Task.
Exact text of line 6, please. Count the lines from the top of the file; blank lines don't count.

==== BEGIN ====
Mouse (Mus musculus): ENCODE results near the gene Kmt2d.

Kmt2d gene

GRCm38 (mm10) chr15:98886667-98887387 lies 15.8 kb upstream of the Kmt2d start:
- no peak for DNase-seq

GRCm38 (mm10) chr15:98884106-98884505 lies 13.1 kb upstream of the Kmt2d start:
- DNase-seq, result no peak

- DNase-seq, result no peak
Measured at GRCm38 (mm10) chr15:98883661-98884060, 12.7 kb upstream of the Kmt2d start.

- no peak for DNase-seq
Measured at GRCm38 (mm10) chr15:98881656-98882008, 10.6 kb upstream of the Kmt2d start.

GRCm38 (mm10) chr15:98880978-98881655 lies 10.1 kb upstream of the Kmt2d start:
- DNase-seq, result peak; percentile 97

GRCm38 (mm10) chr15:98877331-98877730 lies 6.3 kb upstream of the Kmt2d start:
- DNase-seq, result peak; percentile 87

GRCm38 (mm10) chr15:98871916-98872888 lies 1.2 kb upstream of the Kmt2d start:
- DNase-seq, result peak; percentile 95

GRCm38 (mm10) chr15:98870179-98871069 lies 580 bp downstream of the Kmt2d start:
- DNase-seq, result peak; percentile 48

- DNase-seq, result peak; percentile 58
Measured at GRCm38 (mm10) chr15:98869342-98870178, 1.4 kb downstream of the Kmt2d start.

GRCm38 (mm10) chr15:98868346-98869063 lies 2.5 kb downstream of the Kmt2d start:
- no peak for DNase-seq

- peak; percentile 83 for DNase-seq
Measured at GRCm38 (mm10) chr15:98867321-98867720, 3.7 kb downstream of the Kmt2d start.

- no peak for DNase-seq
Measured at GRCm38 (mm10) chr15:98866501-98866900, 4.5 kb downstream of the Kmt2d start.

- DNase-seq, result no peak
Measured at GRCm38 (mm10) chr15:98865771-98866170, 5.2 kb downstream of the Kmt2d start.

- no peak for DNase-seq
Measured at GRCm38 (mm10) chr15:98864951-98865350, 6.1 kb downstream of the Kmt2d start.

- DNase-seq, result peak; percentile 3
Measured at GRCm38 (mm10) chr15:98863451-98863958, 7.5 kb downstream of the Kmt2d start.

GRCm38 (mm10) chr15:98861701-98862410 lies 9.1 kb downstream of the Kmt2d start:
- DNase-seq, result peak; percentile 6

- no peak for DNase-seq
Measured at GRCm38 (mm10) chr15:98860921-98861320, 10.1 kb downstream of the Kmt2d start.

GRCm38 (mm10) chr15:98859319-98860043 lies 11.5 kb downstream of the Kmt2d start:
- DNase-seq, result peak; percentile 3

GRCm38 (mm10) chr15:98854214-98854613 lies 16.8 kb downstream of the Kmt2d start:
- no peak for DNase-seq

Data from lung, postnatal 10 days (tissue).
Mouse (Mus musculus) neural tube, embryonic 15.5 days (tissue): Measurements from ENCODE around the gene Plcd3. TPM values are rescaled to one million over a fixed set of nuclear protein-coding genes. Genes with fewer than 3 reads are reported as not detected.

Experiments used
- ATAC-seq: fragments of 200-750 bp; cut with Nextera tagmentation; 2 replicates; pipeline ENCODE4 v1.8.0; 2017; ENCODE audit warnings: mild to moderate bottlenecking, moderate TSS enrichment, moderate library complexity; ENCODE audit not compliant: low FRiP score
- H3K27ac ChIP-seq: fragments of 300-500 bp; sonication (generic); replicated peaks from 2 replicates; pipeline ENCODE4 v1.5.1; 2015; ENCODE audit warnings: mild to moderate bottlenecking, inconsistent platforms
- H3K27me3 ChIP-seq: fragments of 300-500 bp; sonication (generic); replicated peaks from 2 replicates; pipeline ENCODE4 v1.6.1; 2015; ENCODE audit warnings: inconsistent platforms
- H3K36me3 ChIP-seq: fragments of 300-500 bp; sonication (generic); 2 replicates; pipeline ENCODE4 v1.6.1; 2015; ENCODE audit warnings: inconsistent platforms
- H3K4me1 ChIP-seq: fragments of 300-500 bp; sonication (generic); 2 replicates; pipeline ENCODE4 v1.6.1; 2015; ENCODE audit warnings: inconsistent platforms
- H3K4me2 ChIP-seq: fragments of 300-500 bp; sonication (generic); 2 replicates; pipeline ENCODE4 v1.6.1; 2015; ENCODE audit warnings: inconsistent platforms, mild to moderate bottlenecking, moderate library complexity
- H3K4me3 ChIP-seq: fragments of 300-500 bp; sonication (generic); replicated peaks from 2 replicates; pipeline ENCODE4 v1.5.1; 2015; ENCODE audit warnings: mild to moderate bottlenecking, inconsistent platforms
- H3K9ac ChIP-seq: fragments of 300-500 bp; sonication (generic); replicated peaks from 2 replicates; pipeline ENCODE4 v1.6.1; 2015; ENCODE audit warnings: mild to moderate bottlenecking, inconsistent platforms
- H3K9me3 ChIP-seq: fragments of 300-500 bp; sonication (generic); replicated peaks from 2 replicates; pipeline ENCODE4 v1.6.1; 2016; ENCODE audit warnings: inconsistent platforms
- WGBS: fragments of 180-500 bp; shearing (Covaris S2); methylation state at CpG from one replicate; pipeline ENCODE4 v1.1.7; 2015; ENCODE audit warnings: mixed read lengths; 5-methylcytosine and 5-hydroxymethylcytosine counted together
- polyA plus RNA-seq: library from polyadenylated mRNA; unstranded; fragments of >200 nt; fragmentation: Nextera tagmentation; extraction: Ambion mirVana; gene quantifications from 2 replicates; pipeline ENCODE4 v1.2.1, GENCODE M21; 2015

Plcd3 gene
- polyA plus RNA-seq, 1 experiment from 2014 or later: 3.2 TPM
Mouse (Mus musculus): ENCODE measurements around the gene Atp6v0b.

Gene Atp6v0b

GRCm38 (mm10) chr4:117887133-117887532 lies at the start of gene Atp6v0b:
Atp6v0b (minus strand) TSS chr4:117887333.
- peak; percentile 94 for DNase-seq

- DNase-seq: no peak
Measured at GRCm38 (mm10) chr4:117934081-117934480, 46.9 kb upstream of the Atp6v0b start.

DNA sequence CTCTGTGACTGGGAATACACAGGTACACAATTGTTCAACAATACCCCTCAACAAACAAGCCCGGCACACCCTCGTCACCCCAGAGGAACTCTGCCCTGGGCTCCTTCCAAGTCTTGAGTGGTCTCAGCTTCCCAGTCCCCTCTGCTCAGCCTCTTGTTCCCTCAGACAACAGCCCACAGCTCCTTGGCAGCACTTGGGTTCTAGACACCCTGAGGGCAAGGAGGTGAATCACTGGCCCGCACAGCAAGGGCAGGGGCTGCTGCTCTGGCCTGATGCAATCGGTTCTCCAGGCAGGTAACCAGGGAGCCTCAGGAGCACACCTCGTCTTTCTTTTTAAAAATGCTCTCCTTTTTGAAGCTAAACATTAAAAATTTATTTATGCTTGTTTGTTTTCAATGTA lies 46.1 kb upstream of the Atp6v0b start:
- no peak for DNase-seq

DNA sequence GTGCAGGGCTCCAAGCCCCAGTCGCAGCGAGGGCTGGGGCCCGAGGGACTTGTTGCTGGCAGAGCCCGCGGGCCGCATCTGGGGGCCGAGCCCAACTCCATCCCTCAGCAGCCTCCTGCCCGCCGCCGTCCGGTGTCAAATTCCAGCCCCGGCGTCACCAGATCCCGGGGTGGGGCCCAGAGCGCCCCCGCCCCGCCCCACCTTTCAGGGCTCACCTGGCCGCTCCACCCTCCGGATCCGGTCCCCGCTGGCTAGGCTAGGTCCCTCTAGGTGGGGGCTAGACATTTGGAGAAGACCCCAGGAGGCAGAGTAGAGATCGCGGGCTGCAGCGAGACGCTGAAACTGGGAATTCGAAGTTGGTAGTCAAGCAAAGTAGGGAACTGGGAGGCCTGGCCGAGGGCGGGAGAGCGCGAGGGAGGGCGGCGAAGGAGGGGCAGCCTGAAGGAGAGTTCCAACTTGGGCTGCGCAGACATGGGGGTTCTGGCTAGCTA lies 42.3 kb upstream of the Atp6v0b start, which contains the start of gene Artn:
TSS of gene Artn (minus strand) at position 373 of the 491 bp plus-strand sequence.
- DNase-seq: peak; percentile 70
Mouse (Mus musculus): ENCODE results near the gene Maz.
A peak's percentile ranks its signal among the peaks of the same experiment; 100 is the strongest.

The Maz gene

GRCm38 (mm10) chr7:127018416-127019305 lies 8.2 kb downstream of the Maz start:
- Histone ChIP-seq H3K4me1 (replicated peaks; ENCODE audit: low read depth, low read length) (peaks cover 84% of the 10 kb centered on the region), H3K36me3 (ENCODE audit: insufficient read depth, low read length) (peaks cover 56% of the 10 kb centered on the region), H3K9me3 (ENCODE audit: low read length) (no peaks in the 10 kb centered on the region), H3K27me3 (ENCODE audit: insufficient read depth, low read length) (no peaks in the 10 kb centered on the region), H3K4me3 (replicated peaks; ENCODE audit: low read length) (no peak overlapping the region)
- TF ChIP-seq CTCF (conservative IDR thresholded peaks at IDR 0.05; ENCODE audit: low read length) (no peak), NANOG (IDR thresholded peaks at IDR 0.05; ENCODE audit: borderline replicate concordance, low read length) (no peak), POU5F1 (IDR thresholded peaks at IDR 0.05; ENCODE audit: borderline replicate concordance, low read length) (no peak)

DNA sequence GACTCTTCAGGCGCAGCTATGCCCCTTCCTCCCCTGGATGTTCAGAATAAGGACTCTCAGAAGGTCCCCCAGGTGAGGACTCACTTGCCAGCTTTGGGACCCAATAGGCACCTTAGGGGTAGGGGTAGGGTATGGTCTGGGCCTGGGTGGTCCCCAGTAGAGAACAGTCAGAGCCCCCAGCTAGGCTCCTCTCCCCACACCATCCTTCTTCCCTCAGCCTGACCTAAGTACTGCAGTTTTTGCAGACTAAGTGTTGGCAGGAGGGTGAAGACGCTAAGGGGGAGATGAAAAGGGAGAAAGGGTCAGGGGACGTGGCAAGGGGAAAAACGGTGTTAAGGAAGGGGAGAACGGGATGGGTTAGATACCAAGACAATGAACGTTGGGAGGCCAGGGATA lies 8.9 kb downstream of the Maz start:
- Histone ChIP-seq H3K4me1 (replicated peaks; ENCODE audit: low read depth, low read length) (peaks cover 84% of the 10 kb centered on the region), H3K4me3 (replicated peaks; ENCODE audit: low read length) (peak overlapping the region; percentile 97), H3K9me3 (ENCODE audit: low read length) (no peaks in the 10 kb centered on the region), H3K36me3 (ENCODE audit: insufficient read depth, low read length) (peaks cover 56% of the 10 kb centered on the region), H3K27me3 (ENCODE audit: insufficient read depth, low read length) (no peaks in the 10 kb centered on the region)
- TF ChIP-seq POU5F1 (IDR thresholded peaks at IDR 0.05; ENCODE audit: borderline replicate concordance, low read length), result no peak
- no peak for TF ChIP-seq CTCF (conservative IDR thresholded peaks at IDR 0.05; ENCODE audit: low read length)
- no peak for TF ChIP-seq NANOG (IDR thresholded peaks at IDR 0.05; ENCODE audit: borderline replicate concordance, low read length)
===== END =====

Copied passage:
- DNase-seq, result no peak